“Part of it was definitely being more aggressive on social media to create awareness about the festival itself. And then there [were] a number of … filmmakers who had films in the festival in previous years who have just kept coming back year after year,” Rogers says. “We were thrilled. We didn’t expect [that many], especially this year with COVID. … We kind of had very tempered expectations when we opened submissions up back in February, [but] because we moved the festival from September to January, our submission window is a lot wider than it had been.”
“We have a lot more shorts this year, and that could possibly be COVID-related because it’s easier to make a short than a feature,” Rogers says. “Every year that we’ve actually been running CenFlo, we’ve added a category [of shorts]. The first year we had added suspense/horror shorts. [In 2019] we added … animated back in … and then this year we’ve added sci-fi/fantasy shorts.”
"The Mechanical Dancer," an animated short film directed by Jenna Jaillet from Sunrise, is one of the many Florida films in this year's festival.
Though this year’s CenFlo includes films from as far away as Iran, homegrown movies have always been a big part of the event. That tradition continues, with more than a third of this year’s movies having a Florida connection. But, unfortunately, networking opportunities for local filmmakers will be slightly more limited thanks to coronavirus.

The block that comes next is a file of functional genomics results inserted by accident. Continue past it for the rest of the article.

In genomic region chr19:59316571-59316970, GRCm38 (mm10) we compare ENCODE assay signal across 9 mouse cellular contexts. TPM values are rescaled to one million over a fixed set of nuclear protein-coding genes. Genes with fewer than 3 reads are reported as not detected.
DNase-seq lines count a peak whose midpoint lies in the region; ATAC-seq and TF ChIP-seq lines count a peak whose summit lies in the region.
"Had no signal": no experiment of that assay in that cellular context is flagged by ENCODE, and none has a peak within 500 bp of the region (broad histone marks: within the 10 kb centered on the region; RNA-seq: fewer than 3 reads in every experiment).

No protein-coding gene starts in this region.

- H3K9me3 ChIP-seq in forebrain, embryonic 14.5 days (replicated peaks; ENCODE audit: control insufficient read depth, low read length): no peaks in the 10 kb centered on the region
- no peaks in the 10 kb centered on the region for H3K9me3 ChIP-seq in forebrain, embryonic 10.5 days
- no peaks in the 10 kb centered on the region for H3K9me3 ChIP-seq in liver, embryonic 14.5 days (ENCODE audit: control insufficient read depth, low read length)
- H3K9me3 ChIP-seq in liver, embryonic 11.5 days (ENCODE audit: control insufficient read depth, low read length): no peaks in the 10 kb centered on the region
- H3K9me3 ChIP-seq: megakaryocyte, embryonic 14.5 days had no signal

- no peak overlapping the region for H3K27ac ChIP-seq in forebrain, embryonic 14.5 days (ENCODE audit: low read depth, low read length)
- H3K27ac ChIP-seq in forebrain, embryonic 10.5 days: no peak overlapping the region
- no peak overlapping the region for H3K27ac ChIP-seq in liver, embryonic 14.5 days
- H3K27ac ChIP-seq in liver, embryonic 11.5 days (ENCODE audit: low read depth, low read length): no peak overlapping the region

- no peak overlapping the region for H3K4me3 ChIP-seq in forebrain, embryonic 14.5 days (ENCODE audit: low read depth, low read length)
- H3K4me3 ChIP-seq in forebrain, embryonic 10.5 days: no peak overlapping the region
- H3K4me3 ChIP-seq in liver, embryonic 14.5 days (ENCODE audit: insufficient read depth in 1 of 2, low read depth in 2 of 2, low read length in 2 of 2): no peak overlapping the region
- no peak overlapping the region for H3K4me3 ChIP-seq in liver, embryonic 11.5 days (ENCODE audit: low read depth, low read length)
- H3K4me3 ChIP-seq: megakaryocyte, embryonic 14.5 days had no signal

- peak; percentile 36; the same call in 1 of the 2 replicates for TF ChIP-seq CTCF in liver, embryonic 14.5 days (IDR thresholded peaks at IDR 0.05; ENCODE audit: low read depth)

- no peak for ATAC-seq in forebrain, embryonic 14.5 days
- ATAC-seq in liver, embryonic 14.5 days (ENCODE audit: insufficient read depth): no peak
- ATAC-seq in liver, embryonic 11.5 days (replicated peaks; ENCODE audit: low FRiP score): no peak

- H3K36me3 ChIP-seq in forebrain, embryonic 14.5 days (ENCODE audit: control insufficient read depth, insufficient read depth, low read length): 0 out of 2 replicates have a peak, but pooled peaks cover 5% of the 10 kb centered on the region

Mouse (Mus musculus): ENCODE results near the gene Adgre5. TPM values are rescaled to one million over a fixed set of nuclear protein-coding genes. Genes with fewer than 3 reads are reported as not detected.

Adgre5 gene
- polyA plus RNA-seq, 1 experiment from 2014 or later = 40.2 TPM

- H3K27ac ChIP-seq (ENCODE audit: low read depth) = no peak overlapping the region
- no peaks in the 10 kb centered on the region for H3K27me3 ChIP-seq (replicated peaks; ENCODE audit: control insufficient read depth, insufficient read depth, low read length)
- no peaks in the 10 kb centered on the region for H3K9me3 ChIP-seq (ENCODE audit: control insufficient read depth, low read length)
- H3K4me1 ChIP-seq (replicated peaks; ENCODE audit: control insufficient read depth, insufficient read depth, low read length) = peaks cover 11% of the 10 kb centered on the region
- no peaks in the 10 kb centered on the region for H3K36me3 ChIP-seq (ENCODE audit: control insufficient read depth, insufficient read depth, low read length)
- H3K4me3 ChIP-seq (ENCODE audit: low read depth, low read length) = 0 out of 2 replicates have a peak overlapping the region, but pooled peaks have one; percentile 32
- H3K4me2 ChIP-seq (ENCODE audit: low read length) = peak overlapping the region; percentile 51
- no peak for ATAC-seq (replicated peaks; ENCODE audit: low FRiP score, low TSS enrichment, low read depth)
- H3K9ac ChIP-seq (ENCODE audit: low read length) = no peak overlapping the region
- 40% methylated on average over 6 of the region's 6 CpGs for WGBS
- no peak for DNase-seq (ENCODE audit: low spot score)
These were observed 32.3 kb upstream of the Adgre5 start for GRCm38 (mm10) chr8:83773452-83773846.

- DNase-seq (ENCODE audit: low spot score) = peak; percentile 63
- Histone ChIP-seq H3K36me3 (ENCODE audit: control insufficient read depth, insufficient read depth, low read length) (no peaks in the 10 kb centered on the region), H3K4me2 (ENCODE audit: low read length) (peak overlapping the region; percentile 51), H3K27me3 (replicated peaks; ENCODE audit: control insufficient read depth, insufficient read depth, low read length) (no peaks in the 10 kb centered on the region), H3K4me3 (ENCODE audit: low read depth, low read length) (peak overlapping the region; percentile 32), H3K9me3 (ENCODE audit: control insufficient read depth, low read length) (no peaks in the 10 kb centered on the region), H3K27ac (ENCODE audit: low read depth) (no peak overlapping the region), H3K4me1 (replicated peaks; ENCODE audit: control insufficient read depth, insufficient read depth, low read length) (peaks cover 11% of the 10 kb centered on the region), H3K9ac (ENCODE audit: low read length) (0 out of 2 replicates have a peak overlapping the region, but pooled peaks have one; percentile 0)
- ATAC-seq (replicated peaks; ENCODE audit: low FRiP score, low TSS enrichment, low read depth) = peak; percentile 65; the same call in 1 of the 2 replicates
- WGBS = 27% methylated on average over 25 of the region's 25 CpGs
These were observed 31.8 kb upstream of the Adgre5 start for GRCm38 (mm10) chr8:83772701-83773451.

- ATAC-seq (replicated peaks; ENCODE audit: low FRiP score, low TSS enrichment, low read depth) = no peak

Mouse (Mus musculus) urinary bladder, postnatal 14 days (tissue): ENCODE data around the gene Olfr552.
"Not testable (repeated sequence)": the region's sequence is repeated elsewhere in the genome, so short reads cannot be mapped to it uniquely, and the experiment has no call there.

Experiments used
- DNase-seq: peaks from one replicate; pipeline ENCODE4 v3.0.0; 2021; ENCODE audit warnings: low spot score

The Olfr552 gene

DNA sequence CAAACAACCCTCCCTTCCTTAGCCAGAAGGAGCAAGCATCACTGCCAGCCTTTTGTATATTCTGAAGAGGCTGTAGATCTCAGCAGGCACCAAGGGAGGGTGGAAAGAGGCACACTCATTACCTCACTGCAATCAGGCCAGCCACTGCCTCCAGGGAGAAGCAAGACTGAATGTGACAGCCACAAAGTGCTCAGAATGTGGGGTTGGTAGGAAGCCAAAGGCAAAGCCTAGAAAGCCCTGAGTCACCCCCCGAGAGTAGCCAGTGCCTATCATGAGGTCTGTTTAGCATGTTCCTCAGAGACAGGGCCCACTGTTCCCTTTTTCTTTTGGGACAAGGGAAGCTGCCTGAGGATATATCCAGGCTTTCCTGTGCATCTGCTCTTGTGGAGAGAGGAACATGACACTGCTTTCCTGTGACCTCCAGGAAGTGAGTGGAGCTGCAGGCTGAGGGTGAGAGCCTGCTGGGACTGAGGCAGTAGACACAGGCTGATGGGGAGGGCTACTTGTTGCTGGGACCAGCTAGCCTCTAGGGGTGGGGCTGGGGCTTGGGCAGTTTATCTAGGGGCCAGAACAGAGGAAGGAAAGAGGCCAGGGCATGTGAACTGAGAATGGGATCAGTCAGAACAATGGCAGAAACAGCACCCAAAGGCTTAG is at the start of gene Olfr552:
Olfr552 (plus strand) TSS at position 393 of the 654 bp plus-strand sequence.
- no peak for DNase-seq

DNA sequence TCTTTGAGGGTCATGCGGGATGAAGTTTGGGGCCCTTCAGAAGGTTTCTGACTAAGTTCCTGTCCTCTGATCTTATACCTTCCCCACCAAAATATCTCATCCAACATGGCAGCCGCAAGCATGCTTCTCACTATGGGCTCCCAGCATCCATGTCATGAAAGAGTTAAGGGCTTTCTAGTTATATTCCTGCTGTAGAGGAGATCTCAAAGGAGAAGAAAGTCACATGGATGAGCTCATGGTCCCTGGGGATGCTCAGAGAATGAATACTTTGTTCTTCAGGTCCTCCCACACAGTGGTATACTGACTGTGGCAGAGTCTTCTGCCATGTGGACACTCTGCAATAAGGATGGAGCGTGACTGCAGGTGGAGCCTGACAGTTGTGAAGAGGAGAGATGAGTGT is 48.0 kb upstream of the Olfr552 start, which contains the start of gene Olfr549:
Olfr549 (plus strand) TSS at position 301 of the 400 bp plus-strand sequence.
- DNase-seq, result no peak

The festival will still offer two in-person panel discussions and several meet-and-greets, but with fewer food options, a scaled-back red carpet and spaced-out tables (including some outdoors if weather allows) — all while observing mask protocols. In addition, attendance will be somewhat restricted to ensure social distancing within the three auditoriums being used for the festival.
“Most festivals this year were virtual, which absolutely makes sense,” Rogers says. “Film festivals don’t have an SOP [Standard Operating Procedure] or a playbook that they can refer to if something like [COVID-19] happens, and the last time that there was a pandemic this size was over 100 years ago when there were no such things as film festivals. So I think film festivals — all of them — are trying to figure out how to do it in real time. But when we were told by Epic that they would be open … we decided to just go with it.
“[Epic] is a big theater. … The size of the building, along with the fact that Hollywood [is] still really not putting anything out, would logically lead one to the thinking that most of the people in the building that weekend will probably be our people for the festival, the filmmakers. So we’ve just been very clear about … the protocols that we’re doing. Not all of them are required by the city; not all of them are even required by the theater. But it’s things that we’re doing just to make sure that everyone’s on the safe side.”
A ticket to a single feature, shorts block or panel discussion is $10, a day pass costs $35, and an all-festival pass sells for $85. Those tickets are available online at CentralFloridaFilmFestival.com
and will also be available at the door, subject to capacity restrictions and availability. The website also contains a full list of films and a screening schedule.